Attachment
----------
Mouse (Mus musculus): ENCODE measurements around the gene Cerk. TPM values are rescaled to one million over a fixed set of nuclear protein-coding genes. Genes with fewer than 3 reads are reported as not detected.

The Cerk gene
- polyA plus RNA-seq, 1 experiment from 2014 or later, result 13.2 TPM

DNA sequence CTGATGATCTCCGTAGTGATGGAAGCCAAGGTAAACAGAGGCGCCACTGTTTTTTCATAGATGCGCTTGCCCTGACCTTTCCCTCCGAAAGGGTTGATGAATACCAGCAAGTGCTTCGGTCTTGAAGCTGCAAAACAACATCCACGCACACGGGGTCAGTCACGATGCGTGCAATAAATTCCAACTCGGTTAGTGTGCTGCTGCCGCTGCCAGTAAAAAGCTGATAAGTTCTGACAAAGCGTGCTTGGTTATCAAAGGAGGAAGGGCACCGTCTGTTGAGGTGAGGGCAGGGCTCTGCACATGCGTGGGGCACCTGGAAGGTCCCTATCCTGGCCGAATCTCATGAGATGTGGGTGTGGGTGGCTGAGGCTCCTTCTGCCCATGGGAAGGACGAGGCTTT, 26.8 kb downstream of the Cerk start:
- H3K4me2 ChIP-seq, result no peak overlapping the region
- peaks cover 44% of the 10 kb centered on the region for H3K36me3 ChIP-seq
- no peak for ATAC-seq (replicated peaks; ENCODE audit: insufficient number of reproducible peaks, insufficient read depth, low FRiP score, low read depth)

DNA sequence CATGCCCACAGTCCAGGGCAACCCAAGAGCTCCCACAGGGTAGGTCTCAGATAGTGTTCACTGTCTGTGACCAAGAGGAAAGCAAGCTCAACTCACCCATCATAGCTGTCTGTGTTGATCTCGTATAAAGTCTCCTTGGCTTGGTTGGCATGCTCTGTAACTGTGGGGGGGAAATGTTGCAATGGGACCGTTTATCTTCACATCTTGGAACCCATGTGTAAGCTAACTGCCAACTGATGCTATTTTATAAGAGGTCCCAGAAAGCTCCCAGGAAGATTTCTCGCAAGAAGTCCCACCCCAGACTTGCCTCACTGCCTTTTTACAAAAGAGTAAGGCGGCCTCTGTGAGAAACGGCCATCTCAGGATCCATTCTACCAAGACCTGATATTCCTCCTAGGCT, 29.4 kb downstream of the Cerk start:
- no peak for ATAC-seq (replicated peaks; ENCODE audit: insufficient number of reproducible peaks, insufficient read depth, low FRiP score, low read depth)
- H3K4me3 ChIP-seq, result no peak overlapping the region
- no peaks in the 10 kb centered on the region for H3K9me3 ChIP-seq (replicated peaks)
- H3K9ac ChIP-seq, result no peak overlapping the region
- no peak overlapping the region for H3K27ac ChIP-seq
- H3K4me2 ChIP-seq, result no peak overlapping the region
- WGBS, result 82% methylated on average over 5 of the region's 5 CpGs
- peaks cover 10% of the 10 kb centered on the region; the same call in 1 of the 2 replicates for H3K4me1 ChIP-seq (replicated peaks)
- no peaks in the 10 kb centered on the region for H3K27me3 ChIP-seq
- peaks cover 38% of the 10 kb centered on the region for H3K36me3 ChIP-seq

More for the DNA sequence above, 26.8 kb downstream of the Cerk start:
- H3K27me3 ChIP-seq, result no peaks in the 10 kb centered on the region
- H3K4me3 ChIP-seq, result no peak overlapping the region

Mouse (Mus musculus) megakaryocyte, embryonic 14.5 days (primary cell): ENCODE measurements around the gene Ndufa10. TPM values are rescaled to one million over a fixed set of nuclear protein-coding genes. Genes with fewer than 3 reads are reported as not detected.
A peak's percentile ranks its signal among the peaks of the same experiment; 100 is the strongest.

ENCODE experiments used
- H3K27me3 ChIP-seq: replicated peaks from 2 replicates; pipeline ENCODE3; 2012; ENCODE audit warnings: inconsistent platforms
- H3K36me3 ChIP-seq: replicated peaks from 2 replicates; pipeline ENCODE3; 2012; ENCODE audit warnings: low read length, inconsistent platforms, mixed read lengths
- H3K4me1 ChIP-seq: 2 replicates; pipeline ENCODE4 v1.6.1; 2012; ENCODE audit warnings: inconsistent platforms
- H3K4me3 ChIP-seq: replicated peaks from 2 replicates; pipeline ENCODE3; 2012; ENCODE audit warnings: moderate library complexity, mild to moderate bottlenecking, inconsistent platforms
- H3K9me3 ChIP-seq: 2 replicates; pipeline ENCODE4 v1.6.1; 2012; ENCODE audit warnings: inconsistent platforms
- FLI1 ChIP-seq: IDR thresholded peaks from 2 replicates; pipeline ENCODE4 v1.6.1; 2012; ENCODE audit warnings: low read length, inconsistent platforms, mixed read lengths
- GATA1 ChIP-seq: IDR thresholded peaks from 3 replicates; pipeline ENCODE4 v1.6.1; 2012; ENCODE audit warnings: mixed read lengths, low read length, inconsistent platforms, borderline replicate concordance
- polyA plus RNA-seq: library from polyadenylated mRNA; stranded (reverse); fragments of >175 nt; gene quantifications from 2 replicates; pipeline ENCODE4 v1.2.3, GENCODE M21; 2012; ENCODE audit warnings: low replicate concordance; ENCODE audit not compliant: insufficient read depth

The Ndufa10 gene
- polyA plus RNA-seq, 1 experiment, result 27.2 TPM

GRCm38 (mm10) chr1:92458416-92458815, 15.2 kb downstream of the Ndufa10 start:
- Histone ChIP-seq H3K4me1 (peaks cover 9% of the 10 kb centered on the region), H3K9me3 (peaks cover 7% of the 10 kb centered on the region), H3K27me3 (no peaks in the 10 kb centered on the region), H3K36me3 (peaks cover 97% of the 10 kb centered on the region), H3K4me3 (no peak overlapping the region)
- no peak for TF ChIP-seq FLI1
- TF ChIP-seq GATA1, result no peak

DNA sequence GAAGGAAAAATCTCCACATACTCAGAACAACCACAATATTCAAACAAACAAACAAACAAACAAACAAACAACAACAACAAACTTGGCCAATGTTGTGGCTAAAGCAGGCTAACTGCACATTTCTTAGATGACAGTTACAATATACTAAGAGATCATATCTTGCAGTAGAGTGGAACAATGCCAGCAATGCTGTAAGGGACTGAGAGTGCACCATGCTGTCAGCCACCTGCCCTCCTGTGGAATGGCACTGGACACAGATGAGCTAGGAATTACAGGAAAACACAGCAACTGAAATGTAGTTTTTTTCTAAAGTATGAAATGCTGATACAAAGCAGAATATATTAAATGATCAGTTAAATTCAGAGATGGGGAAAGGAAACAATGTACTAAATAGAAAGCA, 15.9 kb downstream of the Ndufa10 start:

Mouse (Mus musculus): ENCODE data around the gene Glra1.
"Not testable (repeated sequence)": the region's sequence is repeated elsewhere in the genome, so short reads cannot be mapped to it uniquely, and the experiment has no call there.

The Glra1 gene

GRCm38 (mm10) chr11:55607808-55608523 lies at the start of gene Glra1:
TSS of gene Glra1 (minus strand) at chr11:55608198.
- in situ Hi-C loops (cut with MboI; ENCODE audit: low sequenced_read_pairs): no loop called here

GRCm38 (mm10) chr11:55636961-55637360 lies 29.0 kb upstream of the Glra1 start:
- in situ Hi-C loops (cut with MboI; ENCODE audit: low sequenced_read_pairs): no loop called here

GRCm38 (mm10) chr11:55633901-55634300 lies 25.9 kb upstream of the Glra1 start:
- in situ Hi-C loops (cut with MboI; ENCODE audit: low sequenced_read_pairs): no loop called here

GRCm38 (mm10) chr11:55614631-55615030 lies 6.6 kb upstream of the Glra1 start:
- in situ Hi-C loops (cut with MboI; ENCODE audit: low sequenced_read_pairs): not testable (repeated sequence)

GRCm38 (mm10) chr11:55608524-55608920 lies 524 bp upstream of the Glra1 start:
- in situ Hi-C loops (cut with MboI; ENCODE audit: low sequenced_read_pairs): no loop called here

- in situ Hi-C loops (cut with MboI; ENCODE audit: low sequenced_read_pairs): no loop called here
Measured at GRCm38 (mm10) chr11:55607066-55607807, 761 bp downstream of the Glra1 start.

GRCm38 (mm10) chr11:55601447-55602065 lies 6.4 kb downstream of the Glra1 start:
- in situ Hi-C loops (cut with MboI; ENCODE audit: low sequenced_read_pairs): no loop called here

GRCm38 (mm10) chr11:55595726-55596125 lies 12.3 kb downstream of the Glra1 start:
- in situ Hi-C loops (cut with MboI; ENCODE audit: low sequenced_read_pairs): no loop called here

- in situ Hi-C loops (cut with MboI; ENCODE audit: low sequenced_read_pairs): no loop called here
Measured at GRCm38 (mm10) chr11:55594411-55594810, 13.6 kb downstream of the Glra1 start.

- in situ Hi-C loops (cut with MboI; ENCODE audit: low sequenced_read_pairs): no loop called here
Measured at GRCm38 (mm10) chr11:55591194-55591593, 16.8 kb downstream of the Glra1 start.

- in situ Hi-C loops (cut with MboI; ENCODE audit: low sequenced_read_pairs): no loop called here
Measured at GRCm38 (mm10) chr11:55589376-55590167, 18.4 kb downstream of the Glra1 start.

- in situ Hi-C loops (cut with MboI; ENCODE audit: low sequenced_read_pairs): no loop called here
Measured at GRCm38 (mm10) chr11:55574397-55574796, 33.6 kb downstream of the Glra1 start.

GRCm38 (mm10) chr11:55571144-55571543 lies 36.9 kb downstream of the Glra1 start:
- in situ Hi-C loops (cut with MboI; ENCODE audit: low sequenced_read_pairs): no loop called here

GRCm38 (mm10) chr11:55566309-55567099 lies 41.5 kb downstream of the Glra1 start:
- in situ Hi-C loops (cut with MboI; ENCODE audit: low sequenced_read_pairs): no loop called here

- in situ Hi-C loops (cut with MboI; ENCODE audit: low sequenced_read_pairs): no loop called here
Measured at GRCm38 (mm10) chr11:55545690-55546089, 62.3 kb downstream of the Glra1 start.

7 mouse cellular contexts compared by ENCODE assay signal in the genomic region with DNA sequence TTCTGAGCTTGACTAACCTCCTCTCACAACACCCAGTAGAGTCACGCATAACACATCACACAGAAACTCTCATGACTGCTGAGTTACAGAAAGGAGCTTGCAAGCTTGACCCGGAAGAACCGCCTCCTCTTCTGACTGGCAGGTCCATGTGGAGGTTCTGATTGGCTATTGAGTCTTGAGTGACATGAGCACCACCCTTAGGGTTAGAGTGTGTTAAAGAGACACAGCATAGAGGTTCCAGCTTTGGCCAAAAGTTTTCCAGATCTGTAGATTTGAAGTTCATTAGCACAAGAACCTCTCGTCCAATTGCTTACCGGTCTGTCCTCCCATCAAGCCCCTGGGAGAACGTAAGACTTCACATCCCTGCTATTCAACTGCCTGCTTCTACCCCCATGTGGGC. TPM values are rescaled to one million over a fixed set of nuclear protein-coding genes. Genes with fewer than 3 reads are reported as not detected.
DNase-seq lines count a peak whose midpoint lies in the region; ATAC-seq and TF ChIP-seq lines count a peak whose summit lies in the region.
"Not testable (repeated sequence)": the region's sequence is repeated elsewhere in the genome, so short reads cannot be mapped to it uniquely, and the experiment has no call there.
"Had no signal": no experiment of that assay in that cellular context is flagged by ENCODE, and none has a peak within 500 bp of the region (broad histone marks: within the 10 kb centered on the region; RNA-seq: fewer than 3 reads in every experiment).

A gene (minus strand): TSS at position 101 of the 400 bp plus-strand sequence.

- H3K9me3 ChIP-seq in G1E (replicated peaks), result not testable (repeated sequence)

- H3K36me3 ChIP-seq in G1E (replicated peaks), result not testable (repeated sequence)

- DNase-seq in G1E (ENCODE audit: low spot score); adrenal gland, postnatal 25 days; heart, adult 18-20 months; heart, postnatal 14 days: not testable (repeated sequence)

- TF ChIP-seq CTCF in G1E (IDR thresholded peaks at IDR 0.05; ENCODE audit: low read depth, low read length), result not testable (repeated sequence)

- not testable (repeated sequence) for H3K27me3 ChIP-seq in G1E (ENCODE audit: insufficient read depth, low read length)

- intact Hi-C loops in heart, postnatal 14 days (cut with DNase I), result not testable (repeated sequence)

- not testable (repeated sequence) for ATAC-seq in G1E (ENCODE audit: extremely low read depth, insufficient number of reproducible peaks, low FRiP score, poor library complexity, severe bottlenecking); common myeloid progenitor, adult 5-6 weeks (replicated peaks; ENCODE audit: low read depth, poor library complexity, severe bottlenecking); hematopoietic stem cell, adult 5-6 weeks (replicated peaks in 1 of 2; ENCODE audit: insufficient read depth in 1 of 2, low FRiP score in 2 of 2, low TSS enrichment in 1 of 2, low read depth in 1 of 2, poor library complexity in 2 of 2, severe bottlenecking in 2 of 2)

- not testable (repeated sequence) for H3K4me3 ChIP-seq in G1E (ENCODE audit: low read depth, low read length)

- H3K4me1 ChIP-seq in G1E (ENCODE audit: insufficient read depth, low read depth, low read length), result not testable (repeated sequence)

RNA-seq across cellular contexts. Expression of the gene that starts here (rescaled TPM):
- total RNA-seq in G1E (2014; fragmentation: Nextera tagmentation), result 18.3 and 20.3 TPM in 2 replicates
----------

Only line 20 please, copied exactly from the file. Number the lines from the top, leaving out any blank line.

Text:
- H3K27me3 ChIP-seq, result no peaks in the 10 kb centered on the region